View Mobile Site
  • Home
  • Marketplace
  • Community
  • Gas Prices


Ask the Expert

Signal Photos


Never too old to pursue an education

Posted: May 15, 2009 7:34 p.m.
Updated: May 16, 2009 4:55 a.m.

Sean Wright, 59, of Santa Clarita, graduated with honors from one of Grand Canyon University's online bachelor's programs.

Answer: He’s the former writer for Jeopardy! and other game shows who decided to advance his religious education with a degree from Grand Canyon University.

Question: Who is Sean Wright of Santa Clarita?

Sean Wright might be one of the more fascinating students who graduated May 2 from Grand Canyon University in the College of Liberal Arts. Gray-haired and rotund, at 59, Wright had never stepped foot on campus before graduating with honors as one of the University’s many online students. He’s also Roman Catholic at a school founded by Southern Baptists, though the rapidly growing university embraces all Christian faiths.

As a writer for The Tidings, the official newspaper of the Los Angeles archdiocese, as well as a lecturer on the Bible and church history (he can tell you exactly what happens to a body as it’s being crucified), Wright felt his associate’s degree from Los Angeles City College was insufficient for the religious work he does.

“I wanted to learn a different view of the scripture,” Wright said.

Wright began to look for a Christian college where he could complete his bachelor’s degree. The first evangelical school he contacted snubbed him, hinting that it had no room for Catholics. But GCU welcomed him when he enrolled in the Christian studies program in July 2007.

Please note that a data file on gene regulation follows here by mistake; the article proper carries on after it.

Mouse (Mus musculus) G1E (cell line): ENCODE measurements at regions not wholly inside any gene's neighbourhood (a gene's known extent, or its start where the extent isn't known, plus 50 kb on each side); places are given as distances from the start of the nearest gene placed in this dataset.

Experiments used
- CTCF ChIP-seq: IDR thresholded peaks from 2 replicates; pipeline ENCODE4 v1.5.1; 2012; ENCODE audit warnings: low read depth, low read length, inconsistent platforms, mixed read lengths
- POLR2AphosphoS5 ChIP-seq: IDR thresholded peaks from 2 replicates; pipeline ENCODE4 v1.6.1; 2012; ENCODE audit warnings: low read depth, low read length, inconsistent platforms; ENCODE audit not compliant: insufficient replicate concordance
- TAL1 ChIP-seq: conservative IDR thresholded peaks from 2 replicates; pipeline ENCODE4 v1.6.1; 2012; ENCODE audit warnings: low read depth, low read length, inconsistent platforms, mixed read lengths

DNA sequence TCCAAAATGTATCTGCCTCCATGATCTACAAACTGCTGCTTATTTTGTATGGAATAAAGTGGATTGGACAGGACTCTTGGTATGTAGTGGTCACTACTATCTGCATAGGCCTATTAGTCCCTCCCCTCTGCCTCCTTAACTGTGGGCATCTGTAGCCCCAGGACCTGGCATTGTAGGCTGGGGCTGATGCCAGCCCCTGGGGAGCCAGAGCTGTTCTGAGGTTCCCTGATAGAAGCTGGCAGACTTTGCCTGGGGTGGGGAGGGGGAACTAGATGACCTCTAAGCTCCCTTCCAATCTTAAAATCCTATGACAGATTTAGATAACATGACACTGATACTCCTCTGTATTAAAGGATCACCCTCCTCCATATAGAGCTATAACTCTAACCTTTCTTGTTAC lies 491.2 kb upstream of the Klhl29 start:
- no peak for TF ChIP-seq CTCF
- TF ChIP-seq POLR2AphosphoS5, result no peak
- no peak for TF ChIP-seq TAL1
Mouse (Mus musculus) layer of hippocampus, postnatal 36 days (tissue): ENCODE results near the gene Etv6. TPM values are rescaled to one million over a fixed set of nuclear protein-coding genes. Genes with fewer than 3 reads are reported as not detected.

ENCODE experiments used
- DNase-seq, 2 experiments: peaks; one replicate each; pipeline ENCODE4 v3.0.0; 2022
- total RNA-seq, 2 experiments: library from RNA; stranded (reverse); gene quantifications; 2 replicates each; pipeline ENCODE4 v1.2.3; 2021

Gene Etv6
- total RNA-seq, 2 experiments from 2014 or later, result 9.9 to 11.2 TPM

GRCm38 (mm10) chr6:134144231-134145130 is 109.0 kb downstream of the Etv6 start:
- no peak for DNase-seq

“All the teachers have been wonderful,” Wright said. He found nothing in the curriculum that was at odds with his own beliefs, citing “very fair textbooks, very fair faculty.”

All his coursework has been via computer, with no contact with traditional on-campus students.

“At 3 a.m., if I wasn’t sleepy, I could go online” and work on assignments, he said.

Because of his background in theology and history, Wright enjoyed the coursework. Each class lasted about eight weeks. During that time, he said, he did get to know his virtual classmates and professors, though as he sat at the GCU student union after his college’s May 1 convocation, he couldn’t have spotted any of them by sight.

For Wright, the arrangement was perfect for his work schedule and accomplished the goal he set for himself.

“It helped my background in Scriptures,” he says. “It’s given me a perspective on evangelicals and expanded my world view.”
Barbara Yost is a freelance writer from Phoenix, Ariz.



Commenting not available.
Commenting is not available.

Powered By
Morris Technology
Please wait ...